The thought of having an antibacterial bandage is very appealing and it becomes more interesting with the TEV site we added. This small site enables us to release the antibacterial molecule directly into the wound just by adding a protease. After a week of culturing Pichia pastoris engineered to produce the scygonadin, the supernatant is collected after centrifugation and put with our Cerberus overnight under agitation. A pull-down assay is realised to purify the complex Cerberus-scygonadin. Then, the sample is put on a paper disk on a Petri dish coated with bacteria. The inhibition halos are observed the next day after incubation (Figure 2). The three controls are Cerberus, scygonadin and an antibiotic.

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Figure 2: Experimental plan for testing scygonadin on a petri dish coated with bacteria (1: scygonadin; 2: scygonadin bound to Cerberus; 3: Cerberus; 4: antibiotic)

Testing the TEV site

This experiment is the same as the validation of our Orthos protein, except that one of the washes of the pull-down assay is replaced with a solution containing the TEV protease (see our Experiments page for further details) and that we use our Cerberus protein instead. The protein is incubated with the protease for 2 hours at 30°C. The fluorescence is then observed after centrifugation, showing that it is now present in the supernatant and not in the pellet as it used to be, showing and the biotinylated fluorescent protein was cut off from the rest of our protein. In the elution fraction, no fluorescence should be observed and measured as it was in the supernatant, and hence replaced with Tris-HCl buffer. The negative control is the biotinylated protein with cellulose. This test was performed at the end of our time in the lab, which explains why we did not have time to optimize the protocol after the first try.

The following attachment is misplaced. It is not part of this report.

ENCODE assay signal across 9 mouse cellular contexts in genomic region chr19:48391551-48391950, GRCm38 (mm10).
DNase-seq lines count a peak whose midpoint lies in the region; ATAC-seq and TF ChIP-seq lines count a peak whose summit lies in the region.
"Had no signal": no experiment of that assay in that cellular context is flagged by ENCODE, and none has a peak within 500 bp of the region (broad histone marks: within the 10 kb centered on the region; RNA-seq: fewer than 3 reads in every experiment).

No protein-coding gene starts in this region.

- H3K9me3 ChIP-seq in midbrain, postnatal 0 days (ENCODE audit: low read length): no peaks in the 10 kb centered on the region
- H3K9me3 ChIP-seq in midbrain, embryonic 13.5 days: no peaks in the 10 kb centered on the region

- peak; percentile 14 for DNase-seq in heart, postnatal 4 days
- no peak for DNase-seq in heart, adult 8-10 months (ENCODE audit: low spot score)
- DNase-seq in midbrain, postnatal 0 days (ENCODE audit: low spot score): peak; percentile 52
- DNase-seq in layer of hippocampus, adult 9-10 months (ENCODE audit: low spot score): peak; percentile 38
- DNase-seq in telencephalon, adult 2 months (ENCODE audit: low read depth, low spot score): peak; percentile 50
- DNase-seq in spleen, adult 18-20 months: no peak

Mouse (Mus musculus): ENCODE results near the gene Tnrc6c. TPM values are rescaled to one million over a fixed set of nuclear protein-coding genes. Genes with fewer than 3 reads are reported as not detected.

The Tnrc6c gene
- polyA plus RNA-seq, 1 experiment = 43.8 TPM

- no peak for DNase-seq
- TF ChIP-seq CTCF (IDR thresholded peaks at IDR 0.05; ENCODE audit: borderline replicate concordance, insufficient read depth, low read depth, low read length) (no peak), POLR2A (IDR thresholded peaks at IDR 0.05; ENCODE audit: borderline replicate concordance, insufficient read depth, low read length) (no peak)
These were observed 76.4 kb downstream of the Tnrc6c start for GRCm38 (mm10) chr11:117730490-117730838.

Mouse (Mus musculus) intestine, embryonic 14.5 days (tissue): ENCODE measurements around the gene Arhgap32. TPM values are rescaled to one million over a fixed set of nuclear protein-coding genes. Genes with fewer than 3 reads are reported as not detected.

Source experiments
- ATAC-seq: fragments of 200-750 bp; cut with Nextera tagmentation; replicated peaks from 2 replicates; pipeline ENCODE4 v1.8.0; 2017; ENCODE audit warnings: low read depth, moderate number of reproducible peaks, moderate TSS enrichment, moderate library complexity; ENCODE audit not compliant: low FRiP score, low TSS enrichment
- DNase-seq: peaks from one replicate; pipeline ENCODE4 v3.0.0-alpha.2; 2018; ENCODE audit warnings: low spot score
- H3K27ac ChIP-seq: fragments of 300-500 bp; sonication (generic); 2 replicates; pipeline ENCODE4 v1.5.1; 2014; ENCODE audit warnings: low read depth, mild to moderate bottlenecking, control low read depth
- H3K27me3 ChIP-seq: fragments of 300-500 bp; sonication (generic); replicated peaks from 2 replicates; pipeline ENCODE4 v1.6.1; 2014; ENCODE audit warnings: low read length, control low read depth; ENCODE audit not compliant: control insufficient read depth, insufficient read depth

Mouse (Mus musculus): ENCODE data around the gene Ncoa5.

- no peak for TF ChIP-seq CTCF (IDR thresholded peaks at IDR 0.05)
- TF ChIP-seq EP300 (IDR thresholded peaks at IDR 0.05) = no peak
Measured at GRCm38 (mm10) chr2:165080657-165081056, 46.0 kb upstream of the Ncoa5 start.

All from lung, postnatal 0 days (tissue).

Binding Two Different Molecules at Once

Cerberus is designed to bind a wide variety of molecules, but it is also possible to bind two different molecules on its streptavidine and AzF heads. Interestingly, it is also possible to invert the function of its heads with small adapter molecules like biotin with a DBCO moeity. To illustrate both possibilities, we decided to bind the paramagnetic beads on the AzF head, then a DBCO-Biotin on the streptavidin head and finally a fluorescein-azide molecule on the newly added DBCO moeity (Figure 3).

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Figure 3: Experimental plan for binding FAM-azide on the streptavidin head and DBCO-Paramagnetic beads on the AzF head

The click chemistry between the UnAA and the paramagnetic beads was made overnight, then a pull-down assay is realised to purify it. The molecules DBCO-biotin and FAM-azide are then added, and a pull-down assay is made. The magnetism is once again observed with a magnet, but this time on an UV bench so we can observe the fluorescent cellulose.

Graphene and Carbon Nanotubes

Binding graphene and carbon nanotubes to cellulose could bring interesting physical properties to it like rigidity. To bind these two compounds to our UnAA, they first needed to be activated by a reaction of diazotisation. The activation is validated by a Thermogravimetric Analysis (TGA) where the mass loss is measured to prove that the function was added in the first place. The reaction between the alkyne group and the azide function of the UnAA is still a click-chemistry but it is now copper-catalyzed (CuAAC). We only had time for the activation of the graphene and carbon nanotubes, hence we did not conduct the CuAAC reaction to functionalise our cellulose.